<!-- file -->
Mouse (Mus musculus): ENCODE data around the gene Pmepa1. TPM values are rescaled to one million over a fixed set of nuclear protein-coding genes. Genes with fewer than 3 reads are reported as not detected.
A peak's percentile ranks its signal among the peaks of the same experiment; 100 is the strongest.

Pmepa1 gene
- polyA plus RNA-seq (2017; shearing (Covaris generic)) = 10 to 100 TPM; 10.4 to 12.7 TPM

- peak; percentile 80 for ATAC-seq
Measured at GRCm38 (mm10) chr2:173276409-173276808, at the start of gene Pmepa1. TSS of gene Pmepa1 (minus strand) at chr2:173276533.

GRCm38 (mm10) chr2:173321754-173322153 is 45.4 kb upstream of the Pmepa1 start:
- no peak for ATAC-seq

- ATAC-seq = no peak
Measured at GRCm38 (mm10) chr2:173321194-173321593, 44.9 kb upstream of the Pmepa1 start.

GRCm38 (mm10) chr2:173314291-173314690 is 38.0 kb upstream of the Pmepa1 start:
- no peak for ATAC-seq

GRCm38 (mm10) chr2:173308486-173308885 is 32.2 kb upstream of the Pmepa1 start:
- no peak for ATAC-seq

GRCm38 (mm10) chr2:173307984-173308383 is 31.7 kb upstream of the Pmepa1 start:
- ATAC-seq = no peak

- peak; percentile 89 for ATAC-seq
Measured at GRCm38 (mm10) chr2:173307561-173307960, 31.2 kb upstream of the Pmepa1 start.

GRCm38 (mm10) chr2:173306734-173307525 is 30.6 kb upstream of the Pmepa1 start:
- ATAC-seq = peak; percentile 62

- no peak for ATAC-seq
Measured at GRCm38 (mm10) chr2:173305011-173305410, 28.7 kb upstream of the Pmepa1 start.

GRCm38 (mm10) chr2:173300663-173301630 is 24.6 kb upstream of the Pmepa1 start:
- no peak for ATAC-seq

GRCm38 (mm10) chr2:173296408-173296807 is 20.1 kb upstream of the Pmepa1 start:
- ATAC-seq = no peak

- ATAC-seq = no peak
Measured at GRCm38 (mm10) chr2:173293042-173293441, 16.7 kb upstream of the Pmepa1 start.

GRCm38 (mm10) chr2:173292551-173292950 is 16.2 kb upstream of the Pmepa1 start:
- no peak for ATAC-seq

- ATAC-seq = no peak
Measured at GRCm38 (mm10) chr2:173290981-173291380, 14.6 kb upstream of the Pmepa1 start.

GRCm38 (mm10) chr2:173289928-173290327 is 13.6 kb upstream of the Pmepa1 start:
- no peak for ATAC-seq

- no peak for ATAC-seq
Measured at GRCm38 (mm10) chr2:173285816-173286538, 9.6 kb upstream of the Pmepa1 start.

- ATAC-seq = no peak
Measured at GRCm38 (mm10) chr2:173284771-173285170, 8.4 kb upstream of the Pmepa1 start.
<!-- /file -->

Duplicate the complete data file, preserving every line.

Mouse (Mus musculus): ENCODE data around the gene Pmepa1. TPM values are rescaled to one million over a fixed set of nuclear protein-coding genes. Genes with fewer than 3 reads are reported as not detected.
A peak's percentile ranks its signal among the peaks of the same experiment; 100 is the strongest.

Pmepa1 gene
- polyA plus RNA-seq (2017; shearing (Covaris generic)) = 10 to 100 TPM; 10.4 to 12.7 TPM

- peak; percentile 80 for ATAC-seq
Measured at GRCm38 (mm10) chr2:173276409-173276808, at the start of gene Pmepa1. TSS of gene Pmepa1 (minus strand) at chr2:173276533.

GRCm38 (mm10) chr2:173321754-173322153 is 45.4 kb upstream of the Pmepa1 start:
- no peak for ATAC-seq

- ATAC-seq = no peak
Measured at GRCm38 (mm10) chr2:173321194-173321593, 44.9 kb upstream of the Pmepa1 start.

GRCm38 (mm10) chr2:173314291-173314690 is 38.0 kb upstream of the Pmepa1 start:
- no peak for ATAC-seq

GRCm38 (mm10) chr2:173308486-173308885 is 32.2 kb upstream of the Pmepa1 start:
- no peak for ATAC-seq

GRCm38 (mm10) chr2:173307984-173308383 is 31.7 kb upstream of the Pmepa1 start:
- ATAC-seq = no peak

- peak; percentile 89 for ATAC-seq
Measured at GRCm38 (mm10) chr2:173307561-173307960, 31.2 kb upstream of the Pmepa1 start.

GRCm38 (mm10) chr2:173306734-173307525 is 30.6 kb upstream of the Pmepa1 start:
- ATAC-seq = peak; percentile 62

- no peak for ATAC-seq
Measured at GRCm38 (mm10) chr2:173305011-173305410, 28.7 kb upstream of the Pmepa1 start.

GRCm38 (mm10) chr2:173300663-173301630 is 24.6 kb upstream of the Pmepa1 start:
- no peak for ATAC-seq

GRCm38 (mm10) chr2:173296408-173296807 is 20.1 kb upstream of the Pmepa1 start:
- ATAC-seq = no peak

- ATAC-seq = no peak
Measured at GRCm38 (mm10) chr2:173293042-173293441, 16.7 kb upstream of the Pmepa1 start.

GRCm38 (mm10) chr2:173292551-173292950 is 16.2 kb upstream of the Pmepa1 start:
- no peak for ATAC-seq

- ATAC-seq = no peak
Measured at GRCm38 (mm10) chr2:173290981-173291380, 14.6 kb upstream of the Pmepa1 start.

GRCm38 (mm10) chr2:173289928-173290327 is 13.6 kb upstream of the Pmepa1 start:
- no peak for ATAC-seq

- no peak for ATAC-seq
Measured at GRCm38 (mm10) chr2:173285816-173286538, 9.6 kb upstream of the Pmepa1 start.

- ATAC-seq = no peak
Measured at GRCm38 (mm10) chr2:173284771-173285170, 8.4 kb upstream of the Pmepa1 start.